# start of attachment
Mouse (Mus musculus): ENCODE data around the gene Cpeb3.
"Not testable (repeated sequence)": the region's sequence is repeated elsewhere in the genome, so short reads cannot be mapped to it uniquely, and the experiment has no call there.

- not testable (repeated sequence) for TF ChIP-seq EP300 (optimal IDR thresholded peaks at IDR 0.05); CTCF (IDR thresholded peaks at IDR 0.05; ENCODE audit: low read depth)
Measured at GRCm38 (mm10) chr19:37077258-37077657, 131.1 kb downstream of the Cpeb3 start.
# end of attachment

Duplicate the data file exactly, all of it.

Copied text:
Mouse (Mus musculus): ENCODE data around the gene Cpeb3.
"Not testable (repeated sequence)": the region's sequence is repeated elsewhere in the genome, so short reads cannot be mapped to it uniquely, and the experiment has no call there.

- not testable (repeated sequence) for TF ChIP-seq EP300 (optimal IDR thresholded peaks at IDR 0.05); CTCF (IDR thresholded peaks at IDR 0.05; ENCODE audit: low read depth)
Measured at GRCm38 (mm10) chr19:37077258-37077657, 131.1 kb downstream of the Cpeb3 start.